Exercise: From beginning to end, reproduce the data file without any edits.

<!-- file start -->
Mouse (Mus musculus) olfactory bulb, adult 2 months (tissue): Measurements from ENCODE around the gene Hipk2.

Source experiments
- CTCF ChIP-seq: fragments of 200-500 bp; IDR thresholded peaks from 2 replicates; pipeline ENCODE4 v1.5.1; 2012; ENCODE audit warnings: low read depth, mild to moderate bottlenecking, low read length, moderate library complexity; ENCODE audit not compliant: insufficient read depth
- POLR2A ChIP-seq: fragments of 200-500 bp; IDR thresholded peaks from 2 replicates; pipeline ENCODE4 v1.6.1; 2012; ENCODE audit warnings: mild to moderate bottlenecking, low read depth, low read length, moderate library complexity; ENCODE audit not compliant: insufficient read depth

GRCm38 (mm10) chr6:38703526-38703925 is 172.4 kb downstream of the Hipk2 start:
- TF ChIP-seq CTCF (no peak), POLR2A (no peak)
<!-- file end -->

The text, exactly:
Mouse (Mus musculus) olfactory bulb, adult 2 months (tissue): Measurements from ENCODE around the gene Hipk2.

Source experiments
- CTCF ChIP-seq: fragments of 200-500 bp; IDR thresholded peaks from 2 replicates; pipeline ENCODE4 v1.5.1; 2012; ENCODE audit warnings: low read depth, mild to moderate bottlenecking, low read length, moderate library complexity; ENCODE audit not compliant: insufficient read depth
- POLR2A ChIP-seq: fragments of 200-500 bp; IDR thresholded peaks from 2 replicates; pipeline ENCODE4 v1.6.1; 2012; ENCODE audit warnings: mild to moderate bottlenecking, low read depth, low read length, moderate library complexity; ENCODE audit not compliant: insufficient read depth

GRCm38 (mm10) chr6:38703526-38703925 is 172.4 kb downstream of the Hipk2 start:
- TF ChIP-seq CTCF (no peak), POLR2A (no peak)